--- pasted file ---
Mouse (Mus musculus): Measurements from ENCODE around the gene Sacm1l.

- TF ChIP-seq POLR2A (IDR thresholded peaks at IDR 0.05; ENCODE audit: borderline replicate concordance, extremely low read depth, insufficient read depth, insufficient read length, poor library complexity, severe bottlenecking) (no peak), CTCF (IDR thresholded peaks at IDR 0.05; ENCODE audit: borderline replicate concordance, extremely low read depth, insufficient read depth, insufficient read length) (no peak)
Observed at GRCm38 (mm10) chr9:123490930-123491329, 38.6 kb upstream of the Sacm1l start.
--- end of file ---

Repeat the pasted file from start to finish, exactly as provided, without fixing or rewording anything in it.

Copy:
Mouse (Mus musculus): Measurements from ENCODE around the gene Sacm1l.

- TF ChIP-seq POLR2A (IDR thresholded peaks at IDR 0.05; ENCODE audit: borderline replicate concordance, extremely low read depth, insufficient read depth, insufficient read length, poor library complexity, severe bottlenecking) (no peak), CTCF (IDR thresholded peaks at IDR 0.05; ENCODE audit: borderline replicate concordance, extremely low read depth, insufficient read depth, insufficient read length) (no peak)
Observed at GRCm38 (mm10) chr9:123490930-123491329, 38.6 kb upstream of the Sacm1l start.